Political correctness seems to go out the window when it comes to hill tribes. Take the Karen (Kayan) tribe, a group that have fled persecution in Burma and now reside in Northern Thailand, as refugees who are sensitively referred to as “the long neck people” or “giraffe people” by the Thai’s. They are an amazingly beautiful looking people due to their traditional dress and the long wire coils the women wear around their neck giving the illusion that their necks are longer than they are. This of course makes them a tourist attraction and we are guilty as charged for wanting to see them and take photos…even if we know that it smacks of exploitation and a lack of cultural sensitivity.

Despite being challenged on how we felt about all this, we chose to visit one of the villages anyway, which involved driving through small creek beds that dissected the roads we were travelling on and navigating our way past a group of tourists riding on elephants – the usual hazards on roads in Thailand.
At the village itself we paid an entry fee before we were allowed in and this apparently assists the various tribes in the area (at least we hope it does). Additionally they support themselves by selling merchandise to tourists that come to stare at their exoticness. Not wanting to appear as though we were there only to gawk, we did our best to engage with the locals. Here’s a picture of Ben with a Kayan women who was selling CDs of her music, which Ben purchased…the CD has a very haunting country sound…quite cool.

Yes, Ben did steal the guitar and did a performance of “Free love on the hot love highway” for everyone in the village …well maybe not

Our Travelling Tribe
Here is where we planned to include a photo of our nomadic tribe embracing the culture of the Karen people and showing our respect of cultural difference but blogger does not want to cooperate and upload the we'll have to work out another way to share this image with you...but in the meantime, so you know who was on this magical are the names...
Gareth, Meliss Nic, Ben and of course me...Bec.

Meeting John Spies
Part of the fun of our holiday was that we didn’t extensively plan it…we just went with the flow each day…and on one of these days we headed to an area with limestone caves and stumbled upon a guest house called Cave Lodge, run by an expatriate Australian guessed it…John Spies.

John has lived in Thailand for 30 years…longer than Ben and I have been alive…and he has some very interesting stories to tell…which conveniently he has written into a book…and we were lucky to pick up a draft edition before it hits the publishers.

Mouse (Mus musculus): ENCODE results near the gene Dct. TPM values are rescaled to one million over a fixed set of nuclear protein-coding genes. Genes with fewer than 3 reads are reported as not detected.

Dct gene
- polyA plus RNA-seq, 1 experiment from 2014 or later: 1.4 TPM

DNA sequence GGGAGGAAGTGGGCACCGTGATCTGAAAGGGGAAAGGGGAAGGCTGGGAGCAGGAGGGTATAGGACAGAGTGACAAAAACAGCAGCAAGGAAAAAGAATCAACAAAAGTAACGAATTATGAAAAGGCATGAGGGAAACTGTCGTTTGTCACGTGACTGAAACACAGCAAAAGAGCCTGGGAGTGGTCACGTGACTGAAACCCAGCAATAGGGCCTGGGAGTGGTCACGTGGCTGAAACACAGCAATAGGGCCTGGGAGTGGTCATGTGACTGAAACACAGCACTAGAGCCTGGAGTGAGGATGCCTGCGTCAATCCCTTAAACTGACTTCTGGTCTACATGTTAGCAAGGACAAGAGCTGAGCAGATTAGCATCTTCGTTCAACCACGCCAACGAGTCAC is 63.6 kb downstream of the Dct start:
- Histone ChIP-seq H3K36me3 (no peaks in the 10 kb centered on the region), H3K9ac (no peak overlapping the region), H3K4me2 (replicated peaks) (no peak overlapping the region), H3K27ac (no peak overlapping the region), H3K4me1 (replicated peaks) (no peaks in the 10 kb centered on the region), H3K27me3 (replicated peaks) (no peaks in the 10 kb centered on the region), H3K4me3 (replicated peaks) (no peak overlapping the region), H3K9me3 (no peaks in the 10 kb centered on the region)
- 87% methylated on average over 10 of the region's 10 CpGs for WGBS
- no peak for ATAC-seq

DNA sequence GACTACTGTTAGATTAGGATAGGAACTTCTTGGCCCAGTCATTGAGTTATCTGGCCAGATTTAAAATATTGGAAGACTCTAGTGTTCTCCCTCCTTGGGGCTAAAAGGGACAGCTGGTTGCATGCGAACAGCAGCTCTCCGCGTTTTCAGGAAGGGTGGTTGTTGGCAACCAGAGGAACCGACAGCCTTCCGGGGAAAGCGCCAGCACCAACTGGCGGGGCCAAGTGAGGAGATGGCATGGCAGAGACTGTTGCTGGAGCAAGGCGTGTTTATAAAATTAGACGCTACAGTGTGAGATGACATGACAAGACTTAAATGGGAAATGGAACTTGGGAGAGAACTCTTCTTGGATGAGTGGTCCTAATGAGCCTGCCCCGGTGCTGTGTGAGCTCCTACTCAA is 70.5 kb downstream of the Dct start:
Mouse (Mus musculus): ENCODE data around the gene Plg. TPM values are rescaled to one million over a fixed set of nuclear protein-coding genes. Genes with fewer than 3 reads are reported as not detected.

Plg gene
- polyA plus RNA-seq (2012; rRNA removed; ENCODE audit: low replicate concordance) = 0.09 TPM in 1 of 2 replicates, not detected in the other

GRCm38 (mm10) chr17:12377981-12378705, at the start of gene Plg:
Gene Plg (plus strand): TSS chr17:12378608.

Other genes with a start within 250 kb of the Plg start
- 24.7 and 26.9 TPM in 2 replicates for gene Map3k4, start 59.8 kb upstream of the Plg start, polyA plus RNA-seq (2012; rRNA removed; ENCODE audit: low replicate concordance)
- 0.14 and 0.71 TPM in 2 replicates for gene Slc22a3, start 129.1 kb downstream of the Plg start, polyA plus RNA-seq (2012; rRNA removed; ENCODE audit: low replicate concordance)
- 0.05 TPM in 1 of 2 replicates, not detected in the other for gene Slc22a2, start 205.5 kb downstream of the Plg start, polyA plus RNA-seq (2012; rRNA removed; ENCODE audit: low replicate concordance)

While we were there we ironically discussed with John the political situation in Thailand and asked him whether he thought there was the potential for another coup. He said yes and we talked about what previous coups in Thailand had been like to live through…then the very next day…what should happen in Thailand…but a coup. Of course, as we have mentioned…we didn’t know it occurred until the day after.

Clean teeth and tunes
There was only one not so happy aspect to our journey…and that was the mysterious disappearance of my iPod and Gareth’s toothpaste. We were parked at a waterfall, with only a handful of other tourists around, just outside Pai. We were gone not more than 10 minutes but it was enough time for some weirdo to steal my iPod and Gareth’s toothpaste from the car…thus ending any chance of music for the remainder of our journey. Poor Gareth was forced to suffer tooth decay - devastated by the disappearance – I mean who steals toothpaste? I mourned the loss of my pod but upon returning to Bangkok Ben surprised me by buying me a replacement that was an improved version of my old one. The story therefore has a happy ending, plus we discovered the joys of book recitals as we traveled. The group had the pleasure of my dulcet tones as I read a book provided by Meliss, there’s nothing like story-time to get you through long car trips.

Pictures can say more than words
Enough babble…stay tuned for our flickr site and photos of our travels...we were going to include more photos here in our blog but they take so painfully long to flickr it is...Gaz I know you'll be pleased.

Friday, October 13, 2006

Strange Weather in Kampong Cham (by Ben)
I went to Kampong Cham yesterday to meet our "soya bean guy" and learn more about soya beans and how they grow. It was a very useful excursion and I can now say I have seen a soya bean plant and understand how people harvest them. We had lunch at our guys house located in a moderately sized village on a side road about 30km's before the actual town of K Cham. Its a very scenic area with every house in the village drying soya beans on tarpolins in their front yard.

However the most interesting thing that we saw on the day did not come from the legume family. Whilst driving up we noticed a vertical line of cloud in the sky. This line progressively grew until there was an eventual "touchdown" and a huge water spout reached from the lake it was transversing way up into the sky- very cool. We managed to take some bad pictures that really do not do it justice - they are very grainy like a picture of big foot.

Perhaps we can still sell them as I hear people made quite a bit of money selling pictures of the spout that appeared at the confluence of the Mekong and Tonle Sap recently.

Here are the pictures...